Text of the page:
Is it character, circumstance, or the choices we make that determines our lot in life?

This is the conundrum that lies at the heart of Good People, the 2011 play by Pulitzer Prize-winning playwright David Lindsay-Abaire.

Director Clinton Walker considers it a “dynamite” play. “It’s one of the finest traditional narrative pieces of theatre that I’ve read in a long time. It’s got a lot of heart and a lot of spunk, and is very, very funny.”

Set in the working-class South Boston district – commonly known as Southie – Good People centres on the dilemma facing Margie Walsh, the single mother of an adult daughter with an intellectual disability.

As the play opens, Margie has just been fired from yet another low-paying job. “So we see a woman in crisis, trying to figure out what the hell to do next.”

Margie decides to seek help from Mike, a former high-school flame who has escaped the strictures of Southie and become a successful doctor. She wangles an invitation to his birthday party, in hopes of meeting someone who can offer her a job.

Things, as they say, do not go well. For one thing, the party has been cancelled, and she finds herself alone with Mike and his African-American wife, Kate, a university professor who grew up in a wealthy Southern family.

“She’s had all the opportunities that Margie has not. Now, she could become disassociated from real life and be blind to what’s actually happening in the world, but I don’t think she is. She’s intelligent; she’s invested.

“So, she challenges the entire social structure of the other characters. She is that presence in Mike and Margie’s relationship that makes both of them accountable for their actions and – more specifically – their inaction.”

Things come to a head when Margie springs the news that it was Mike who fathered her baby.

For his seventh directing stint with the Guild, Walker chose Good People, in large part, for its richly-drawn female characters, including Margie’s bingo-playing cronies, her landlady, Dottie, and her best friend, Jean.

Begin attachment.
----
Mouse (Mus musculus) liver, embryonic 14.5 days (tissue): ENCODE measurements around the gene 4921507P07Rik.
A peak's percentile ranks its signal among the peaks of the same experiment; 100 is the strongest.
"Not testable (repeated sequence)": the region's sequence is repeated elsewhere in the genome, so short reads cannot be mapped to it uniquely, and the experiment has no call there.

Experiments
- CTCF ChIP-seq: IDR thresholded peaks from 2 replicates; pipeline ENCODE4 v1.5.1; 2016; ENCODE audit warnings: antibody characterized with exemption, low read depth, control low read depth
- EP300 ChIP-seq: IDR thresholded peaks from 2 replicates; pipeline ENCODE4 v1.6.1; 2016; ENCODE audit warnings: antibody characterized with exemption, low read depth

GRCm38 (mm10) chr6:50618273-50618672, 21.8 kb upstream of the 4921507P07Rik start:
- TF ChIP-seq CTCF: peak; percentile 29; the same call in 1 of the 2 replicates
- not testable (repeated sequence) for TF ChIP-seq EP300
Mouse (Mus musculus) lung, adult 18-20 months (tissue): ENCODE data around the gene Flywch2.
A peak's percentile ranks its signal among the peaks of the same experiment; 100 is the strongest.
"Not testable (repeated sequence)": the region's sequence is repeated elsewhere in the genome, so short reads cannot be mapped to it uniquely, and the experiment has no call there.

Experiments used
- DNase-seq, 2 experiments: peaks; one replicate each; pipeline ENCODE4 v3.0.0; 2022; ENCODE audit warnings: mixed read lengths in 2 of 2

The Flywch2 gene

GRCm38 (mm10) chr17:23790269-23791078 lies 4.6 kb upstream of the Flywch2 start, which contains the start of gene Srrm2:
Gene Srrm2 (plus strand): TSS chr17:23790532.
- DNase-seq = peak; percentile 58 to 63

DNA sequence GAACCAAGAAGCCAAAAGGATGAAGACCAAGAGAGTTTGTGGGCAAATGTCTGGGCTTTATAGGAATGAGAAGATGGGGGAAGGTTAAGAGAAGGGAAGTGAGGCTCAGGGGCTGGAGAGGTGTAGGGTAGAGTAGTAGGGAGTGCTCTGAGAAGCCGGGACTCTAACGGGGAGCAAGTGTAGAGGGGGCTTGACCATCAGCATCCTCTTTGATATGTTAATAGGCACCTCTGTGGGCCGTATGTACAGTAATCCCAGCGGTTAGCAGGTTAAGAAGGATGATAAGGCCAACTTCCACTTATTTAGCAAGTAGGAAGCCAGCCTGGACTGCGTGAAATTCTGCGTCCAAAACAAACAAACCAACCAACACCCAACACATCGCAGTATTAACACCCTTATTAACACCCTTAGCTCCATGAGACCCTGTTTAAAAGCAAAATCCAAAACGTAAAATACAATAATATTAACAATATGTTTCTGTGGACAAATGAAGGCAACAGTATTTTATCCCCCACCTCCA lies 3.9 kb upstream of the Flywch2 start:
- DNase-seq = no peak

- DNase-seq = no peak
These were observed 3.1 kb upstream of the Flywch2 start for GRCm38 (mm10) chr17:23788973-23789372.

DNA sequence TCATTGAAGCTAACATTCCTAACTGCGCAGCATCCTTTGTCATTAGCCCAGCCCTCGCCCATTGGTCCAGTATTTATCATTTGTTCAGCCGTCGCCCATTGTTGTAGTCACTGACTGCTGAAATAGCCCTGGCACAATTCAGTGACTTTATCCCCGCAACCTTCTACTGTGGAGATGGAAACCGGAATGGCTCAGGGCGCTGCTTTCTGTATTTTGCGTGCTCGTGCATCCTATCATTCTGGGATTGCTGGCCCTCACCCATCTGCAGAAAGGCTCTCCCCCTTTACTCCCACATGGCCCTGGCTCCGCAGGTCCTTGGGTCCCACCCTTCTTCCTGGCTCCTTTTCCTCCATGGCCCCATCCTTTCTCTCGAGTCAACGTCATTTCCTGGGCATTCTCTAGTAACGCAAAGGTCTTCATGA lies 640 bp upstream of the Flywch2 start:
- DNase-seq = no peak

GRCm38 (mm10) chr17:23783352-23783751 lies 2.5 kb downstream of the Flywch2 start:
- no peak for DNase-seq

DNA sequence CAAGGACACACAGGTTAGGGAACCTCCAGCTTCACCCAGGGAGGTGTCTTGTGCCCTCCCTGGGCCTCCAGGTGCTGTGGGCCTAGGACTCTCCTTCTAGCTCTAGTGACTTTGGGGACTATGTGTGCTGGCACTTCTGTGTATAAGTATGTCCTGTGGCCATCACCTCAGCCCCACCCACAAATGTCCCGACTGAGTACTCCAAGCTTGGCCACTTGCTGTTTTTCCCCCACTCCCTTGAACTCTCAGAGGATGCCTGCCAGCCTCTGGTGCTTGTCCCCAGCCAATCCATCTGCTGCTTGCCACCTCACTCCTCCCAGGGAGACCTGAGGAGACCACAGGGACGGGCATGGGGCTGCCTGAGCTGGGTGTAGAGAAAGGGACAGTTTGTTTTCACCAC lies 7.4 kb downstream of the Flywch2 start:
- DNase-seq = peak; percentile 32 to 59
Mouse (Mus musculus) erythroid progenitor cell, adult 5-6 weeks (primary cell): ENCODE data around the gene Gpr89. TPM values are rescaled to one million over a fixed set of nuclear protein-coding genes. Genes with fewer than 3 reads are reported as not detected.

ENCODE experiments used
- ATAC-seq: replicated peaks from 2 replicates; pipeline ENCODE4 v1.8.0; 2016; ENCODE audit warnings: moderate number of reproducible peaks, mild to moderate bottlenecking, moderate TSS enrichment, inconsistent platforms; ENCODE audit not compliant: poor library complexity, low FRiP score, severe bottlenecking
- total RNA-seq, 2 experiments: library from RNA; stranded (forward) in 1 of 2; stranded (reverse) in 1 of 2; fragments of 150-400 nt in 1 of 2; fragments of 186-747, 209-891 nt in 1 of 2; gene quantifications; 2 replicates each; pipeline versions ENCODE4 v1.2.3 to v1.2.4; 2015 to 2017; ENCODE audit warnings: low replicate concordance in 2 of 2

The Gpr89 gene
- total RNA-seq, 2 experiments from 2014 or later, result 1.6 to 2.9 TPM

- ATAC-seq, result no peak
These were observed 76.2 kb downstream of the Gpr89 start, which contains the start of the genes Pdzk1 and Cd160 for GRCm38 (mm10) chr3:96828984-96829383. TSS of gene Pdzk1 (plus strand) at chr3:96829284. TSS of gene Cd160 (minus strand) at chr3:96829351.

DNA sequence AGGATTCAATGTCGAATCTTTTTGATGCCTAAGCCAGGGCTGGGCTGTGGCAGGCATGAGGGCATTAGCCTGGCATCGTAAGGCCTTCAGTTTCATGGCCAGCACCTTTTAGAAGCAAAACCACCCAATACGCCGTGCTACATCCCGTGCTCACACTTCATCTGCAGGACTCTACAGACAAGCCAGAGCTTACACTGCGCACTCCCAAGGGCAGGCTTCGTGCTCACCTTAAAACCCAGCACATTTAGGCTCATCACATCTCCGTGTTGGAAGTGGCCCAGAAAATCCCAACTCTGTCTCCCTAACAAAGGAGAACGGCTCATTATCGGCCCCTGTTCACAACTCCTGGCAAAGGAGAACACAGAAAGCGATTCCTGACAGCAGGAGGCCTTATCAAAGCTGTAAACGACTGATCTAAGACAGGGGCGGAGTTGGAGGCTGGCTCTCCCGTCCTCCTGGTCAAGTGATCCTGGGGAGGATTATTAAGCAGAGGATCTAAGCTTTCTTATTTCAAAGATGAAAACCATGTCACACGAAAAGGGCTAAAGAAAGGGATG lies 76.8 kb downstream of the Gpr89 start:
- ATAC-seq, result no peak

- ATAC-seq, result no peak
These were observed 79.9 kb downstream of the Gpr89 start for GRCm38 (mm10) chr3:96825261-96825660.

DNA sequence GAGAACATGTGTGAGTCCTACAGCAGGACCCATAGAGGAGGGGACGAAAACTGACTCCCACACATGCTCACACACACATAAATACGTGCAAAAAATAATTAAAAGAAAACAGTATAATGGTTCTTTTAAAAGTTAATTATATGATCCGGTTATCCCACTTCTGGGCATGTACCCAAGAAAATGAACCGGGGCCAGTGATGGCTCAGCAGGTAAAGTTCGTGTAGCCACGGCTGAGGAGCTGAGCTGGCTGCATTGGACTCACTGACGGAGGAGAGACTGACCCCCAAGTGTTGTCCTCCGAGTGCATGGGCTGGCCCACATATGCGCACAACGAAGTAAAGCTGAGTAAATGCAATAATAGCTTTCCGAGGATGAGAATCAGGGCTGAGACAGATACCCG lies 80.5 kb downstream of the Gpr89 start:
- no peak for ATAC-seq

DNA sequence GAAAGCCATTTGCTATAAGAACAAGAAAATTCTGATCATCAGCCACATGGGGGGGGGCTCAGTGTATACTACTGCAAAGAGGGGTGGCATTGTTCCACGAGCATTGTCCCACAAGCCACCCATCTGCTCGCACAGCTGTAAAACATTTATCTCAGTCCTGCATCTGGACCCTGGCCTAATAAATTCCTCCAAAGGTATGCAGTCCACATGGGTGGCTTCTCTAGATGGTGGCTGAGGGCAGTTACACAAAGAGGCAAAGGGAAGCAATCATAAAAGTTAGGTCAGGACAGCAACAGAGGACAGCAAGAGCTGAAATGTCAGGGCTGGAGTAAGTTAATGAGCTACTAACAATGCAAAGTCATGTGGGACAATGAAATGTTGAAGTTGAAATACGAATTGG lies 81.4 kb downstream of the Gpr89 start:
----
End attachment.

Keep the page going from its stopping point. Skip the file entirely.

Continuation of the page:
“In my quest for good storytelling, I look for great female characters, because they’re under-written. There’s not enough of them – and certainly women in their 50s. It’s one of the things that I love about this play.”

When Walker first read it, he found himself torn by some of the things the playwright had Margie say, and the decisions he had her make.

“And yet, under the circumstances, we begin to understand why. So, it is in her life, in the obstacles that stand in her way, that we root for her. And it is in her choices, I believe, that we find it questionable, or uncomfortable, to watch.

“Margie is your traditional flawed hero, which makes her so compelling and human. I’ve never met a character that I’ve been so drawn to, and have so much empathy for, that I’m also repelled by. There was that push-pull that drew me to it,” he said.

The fact that Lindsay-Abaire grew up in Southie – a neighbourhood that is often parodied in TV programs such as Saturday Night Live – helps keep the play from becoming too dark.

“It’s a South Boston dynamic, where they bicker and they fight, and they one-up one another all the time. There’s lots of humour to be mined in that. There’s something really accessible and funny about it,” Walker said.

“I guess it could go maudlin, but it steers away from that because everybody is so scrappy. No-one gets sad; people get angry, but they don’t get sad.”

For Walker, the title captures the essential question Lindsay-Abaire wants audiences to ponder.

“In our desire to be good, what the hell does that mean, anyway? Who is a good person? What are the qualities of a good person? And how can that so easily fall apart when we’re desperate to take care of ourselves, and pay our rent, and pay bills?”

For the Guild production, Walker has cast veteran Whitehorse actor Moira Sauer to play Margie, a role that earned Frances McDormand (of Fargo fame) a Tony Award. Adam Macdougall plays Mike, while Amanda Bartle makes her stage debut as Kate.

Sophia Marnik appear as Jean, and Susie Anne Bartsch plays the aptly-named Dottie, who sells her garish hand-made rabbits at the bingo hall for $5 a pop.

Kevin Ray will take on the role of Stevie, the over-reaching dollar-store manager who fired Margie, but who later makes a pivotal decision that dramatically affects the play’s outcome.

Good People runs from November 30 to December 16 at the Guild Hall on 14th Avenue, with curtain time at 8 p.m. Tickets are available online through Brown Paper Tickets, or in person at Whitehorse Motors.